"The future of your kind of Christian Church is disaster."
The cultured professor of philosophy, the polished gentle-
man in the modernist pulpit, the betinsled so-called Holy
Father in Rome, the whirling dervish, the self-torturing fakir,
the flaggelants of the medieval ages, the boomerang-throwing
savage in Australia, the sun-worshiping Aztecs, the pipe-
smoking Indian, the Mongolian with his prayer mills grinding
out his prayers as long as the wind blows, the fur-clad Eskimo,
the cannibal of Polynesia, the fanatic worshipers of Allah,
Jews, and Gentiles, all, without exception, agree in the prin-
ciple of work-righteousness. Human reason can rise to no
higher plane than to think: I must be an 1\)yat6[.lEvo~) I must
work for God's favor.
But we must also look into our own heart. Make no
mistake, also true Christians are made to feel the impact
of this legalism. Why are they at times not fully tasting the
joy of salvation? Why are they perturbed in the spirit by
fear and uncertainty? Why are they so slow in trusting the
Lord's beneficent guiding? Why are they cast down in times
of adversity? And this often happens to Christians whom
we look upon as pillars of the church. It is the feeling of
unworthiness. They would like to feel a remorse like David's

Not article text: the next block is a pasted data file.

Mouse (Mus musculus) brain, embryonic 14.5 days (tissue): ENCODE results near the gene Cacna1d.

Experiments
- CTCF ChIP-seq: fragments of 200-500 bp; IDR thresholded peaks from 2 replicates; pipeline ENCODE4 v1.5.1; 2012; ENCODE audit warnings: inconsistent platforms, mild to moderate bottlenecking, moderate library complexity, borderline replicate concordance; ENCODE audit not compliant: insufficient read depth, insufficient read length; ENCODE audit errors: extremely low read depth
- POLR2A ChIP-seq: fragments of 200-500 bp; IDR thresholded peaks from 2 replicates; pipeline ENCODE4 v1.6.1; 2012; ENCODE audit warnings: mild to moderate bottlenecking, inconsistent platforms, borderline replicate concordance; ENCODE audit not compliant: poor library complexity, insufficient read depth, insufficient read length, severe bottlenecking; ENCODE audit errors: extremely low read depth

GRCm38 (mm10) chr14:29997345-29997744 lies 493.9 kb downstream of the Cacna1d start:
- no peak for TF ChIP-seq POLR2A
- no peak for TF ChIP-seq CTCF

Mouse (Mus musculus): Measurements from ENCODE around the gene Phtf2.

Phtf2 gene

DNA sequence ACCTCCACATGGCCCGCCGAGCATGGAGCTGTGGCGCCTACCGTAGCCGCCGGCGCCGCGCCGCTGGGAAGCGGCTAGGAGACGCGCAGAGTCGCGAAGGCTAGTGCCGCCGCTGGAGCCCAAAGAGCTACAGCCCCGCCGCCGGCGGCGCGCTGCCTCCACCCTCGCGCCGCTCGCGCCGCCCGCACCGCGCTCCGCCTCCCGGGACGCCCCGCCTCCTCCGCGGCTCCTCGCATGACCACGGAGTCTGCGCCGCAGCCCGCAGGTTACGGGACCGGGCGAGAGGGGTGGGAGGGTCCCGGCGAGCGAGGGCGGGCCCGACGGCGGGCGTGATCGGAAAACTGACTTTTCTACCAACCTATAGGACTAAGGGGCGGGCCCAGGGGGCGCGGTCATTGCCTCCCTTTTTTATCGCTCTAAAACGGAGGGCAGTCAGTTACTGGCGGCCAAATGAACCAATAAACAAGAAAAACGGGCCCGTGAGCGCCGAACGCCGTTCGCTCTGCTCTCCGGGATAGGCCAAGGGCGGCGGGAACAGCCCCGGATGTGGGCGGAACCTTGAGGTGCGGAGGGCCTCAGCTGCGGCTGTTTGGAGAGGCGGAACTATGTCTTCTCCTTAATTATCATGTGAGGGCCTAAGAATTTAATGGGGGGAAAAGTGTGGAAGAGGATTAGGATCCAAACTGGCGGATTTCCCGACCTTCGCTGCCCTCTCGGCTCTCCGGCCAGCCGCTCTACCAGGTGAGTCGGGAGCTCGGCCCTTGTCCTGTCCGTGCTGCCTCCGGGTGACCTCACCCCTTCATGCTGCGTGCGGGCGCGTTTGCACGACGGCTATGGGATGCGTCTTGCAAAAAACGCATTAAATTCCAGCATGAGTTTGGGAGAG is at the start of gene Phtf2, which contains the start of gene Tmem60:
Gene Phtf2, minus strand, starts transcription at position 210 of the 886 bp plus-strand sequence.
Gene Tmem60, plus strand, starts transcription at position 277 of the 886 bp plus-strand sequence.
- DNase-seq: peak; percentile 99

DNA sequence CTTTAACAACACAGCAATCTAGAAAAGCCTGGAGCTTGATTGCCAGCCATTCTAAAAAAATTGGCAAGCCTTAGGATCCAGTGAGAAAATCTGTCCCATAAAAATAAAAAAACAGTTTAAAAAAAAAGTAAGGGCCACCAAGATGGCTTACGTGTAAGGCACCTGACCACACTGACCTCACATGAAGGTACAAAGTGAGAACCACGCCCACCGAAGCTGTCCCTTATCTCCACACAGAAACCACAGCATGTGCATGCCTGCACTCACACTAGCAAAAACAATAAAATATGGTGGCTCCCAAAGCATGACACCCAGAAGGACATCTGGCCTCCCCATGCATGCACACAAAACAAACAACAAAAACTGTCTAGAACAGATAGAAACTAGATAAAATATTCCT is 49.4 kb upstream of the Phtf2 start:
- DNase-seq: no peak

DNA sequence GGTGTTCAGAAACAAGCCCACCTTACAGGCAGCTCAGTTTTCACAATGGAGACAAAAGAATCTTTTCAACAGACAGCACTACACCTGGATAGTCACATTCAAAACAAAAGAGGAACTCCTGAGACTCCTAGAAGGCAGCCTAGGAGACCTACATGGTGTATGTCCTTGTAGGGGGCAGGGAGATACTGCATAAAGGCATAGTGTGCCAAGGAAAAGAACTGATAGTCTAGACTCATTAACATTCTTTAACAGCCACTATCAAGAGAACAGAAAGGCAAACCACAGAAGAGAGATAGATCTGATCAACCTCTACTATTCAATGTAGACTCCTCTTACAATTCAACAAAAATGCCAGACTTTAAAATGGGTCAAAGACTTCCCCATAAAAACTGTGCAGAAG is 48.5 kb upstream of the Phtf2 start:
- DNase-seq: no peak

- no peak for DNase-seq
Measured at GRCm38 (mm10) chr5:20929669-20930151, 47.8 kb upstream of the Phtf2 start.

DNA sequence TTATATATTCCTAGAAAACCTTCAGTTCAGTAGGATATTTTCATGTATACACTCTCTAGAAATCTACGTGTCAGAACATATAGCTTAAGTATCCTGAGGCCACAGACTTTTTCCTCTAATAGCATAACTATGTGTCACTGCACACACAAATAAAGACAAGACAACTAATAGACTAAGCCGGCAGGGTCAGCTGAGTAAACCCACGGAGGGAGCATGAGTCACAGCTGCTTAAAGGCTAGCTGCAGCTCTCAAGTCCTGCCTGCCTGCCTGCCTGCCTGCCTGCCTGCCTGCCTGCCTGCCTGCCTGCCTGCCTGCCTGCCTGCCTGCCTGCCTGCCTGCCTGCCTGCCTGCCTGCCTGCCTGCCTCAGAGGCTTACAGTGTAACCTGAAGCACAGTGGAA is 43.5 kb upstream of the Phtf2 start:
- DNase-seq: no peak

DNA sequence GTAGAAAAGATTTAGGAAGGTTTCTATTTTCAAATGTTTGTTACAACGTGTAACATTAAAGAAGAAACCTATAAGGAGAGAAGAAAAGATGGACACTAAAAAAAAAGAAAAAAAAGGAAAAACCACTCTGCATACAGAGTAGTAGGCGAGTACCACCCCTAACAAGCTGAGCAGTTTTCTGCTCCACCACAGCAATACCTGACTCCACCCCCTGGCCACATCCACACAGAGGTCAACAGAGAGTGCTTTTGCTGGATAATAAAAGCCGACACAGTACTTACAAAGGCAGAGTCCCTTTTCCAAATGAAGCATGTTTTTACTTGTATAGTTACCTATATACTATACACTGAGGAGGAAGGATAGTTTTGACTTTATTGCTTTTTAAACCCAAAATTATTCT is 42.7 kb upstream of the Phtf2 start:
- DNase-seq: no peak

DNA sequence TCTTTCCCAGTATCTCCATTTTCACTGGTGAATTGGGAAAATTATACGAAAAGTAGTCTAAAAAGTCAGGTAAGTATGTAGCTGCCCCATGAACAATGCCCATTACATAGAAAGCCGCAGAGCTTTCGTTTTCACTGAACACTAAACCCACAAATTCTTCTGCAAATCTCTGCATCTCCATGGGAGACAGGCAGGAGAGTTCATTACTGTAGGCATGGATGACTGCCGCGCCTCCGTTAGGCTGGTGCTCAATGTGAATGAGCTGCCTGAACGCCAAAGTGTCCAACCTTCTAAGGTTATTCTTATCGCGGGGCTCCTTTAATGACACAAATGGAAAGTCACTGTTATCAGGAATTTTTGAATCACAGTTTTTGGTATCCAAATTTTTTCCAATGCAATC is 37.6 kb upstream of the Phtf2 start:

or Peter's, but the penitential tears do not come. They would
like to curb and control the desires of their flesh, but they
often fail in this. They would like to show their gratitude
for God's grace in a spectacular manner, but their flesh is
too strong. This shortcoming, this failure, causes them to
doubt that they are accepted children of God. It is a sore
aflliction. But what is often behind all of this? The idea
that their state of grace depends upon their worthiness.
Legalism has corrupted childlike faith in the grace of God.
Instead of not working they begin what their carnal reason
suggests: they work. But the Holy Spirit inspired Paul to
write: "To him that worketh not! Worketh not!! NOT!!!
CONFERENCE PAPER ON ROMANS 4:5 343
By that he condemns all attempts to gain God's favor by our
own efforts as contrary to God's plan and wisdom.
That is a hard lesson to learn, and it cannot be learned
in one sitting. It takes our whole lifetime, and then we
shall not have mastered it. Let us watch and pray that
legalism does not weaken or destroy the joy in our salvation.
We must always remember the true purpose of the Law.
That purpose is not to make us EQyu~6f!fVOL, but to make us
see and realize our great sinfulness and total helplessness,
so that we become ~t~ EQyu~6f!fvOL in the matter of justification.
II LaTf'lJOv-n M EJt!, TOV i'H%